Quietly, Japan has established itself as a power in the aerospace industry

An H-2B rocket is moved from the Vehicle Assembly Building to Launch Pad 2 at the Tanegashima facility in southern Japan.

Enlarge / An H-2B rocket
is moved from the Vehicle Assembly Building to Launch Pad 2 at the
Tanegashima facility in southern Japan. (credit: JAXA)

TOKYO—In early September, the island nation of Japan was doing
Japan things. One day, Typhoon Jebi roared ashore near Osaka and
Kobe, breaking historical wind records. Early the next morning in
Tokyo, as thick clouds from Jebi’s outer bands raced overhead, an
offshore earthquake rattled softly but perceptibly through the
city.

The capital city’s skies remained a bleak gray a few hours
later as we entered the headquarters of Mitsubishi Heavy Industries
in the city’s bustling Shinagawa area. Men in suits gestured us
forward, bowing as we passed, down a corridor to an elevator. After
riding up 27 floors to the top of the building, more men in suits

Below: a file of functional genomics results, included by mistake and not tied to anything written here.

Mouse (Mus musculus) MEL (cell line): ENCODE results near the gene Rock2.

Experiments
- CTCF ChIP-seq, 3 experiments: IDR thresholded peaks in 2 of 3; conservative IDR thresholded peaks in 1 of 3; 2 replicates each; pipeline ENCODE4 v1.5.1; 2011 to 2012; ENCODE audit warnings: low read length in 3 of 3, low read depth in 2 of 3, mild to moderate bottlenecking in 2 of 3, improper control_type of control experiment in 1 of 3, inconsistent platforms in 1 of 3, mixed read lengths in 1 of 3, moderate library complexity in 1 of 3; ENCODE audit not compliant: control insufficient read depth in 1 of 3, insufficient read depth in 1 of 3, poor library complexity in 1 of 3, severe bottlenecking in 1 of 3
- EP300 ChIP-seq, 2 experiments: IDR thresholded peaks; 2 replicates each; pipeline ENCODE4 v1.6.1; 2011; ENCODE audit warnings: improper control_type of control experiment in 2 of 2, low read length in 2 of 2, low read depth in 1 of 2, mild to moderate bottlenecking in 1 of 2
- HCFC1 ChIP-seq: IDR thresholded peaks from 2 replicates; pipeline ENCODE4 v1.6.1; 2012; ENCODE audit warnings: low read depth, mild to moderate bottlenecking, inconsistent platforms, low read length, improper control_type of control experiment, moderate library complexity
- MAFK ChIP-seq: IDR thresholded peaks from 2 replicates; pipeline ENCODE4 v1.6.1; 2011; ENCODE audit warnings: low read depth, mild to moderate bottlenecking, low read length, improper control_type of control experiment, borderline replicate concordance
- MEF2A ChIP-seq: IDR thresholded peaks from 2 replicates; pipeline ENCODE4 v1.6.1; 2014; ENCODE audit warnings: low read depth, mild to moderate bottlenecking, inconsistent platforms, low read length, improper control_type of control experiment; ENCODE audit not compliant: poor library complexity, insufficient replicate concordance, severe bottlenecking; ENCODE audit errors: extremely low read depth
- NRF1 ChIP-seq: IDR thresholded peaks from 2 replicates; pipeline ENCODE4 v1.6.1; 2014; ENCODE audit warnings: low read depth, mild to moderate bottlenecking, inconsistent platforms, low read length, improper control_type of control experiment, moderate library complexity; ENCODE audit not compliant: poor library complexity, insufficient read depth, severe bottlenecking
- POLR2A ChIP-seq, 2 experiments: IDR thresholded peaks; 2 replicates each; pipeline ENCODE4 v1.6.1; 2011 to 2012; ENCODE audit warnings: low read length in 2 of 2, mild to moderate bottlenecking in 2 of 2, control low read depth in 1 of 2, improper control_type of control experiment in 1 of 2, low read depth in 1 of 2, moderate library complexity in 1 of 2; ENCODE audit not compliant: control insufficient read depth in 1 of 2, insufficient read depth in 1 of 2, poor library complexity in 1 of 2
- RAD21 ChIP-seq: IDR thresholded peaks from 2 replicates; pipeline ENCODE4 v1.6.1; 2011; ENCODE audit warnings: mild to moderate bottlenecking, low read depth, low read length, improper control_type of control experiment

ushered our group into a long, formal meeting room. Along one wall,
a bank of windows looked to the southwest. From here, on a clear
day, the iconic Mount Fuji dominates the distant horizon. But not
this day.

A handful of reporters had been invited here to meet with the
MHI’s chief executive, Shunichi Miyanaga, or Miyanaga-san as he is
known throughout this building and beyond. The firm had paid our
not-inconsiderable travel expenses so that we might learn more
about the industrial conglomerate’s various businesses and its
long-range plans to remain globally competitive.

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Source: FS – All – Science – News
Quietly, Japan has established itself as a power in the aerospace industry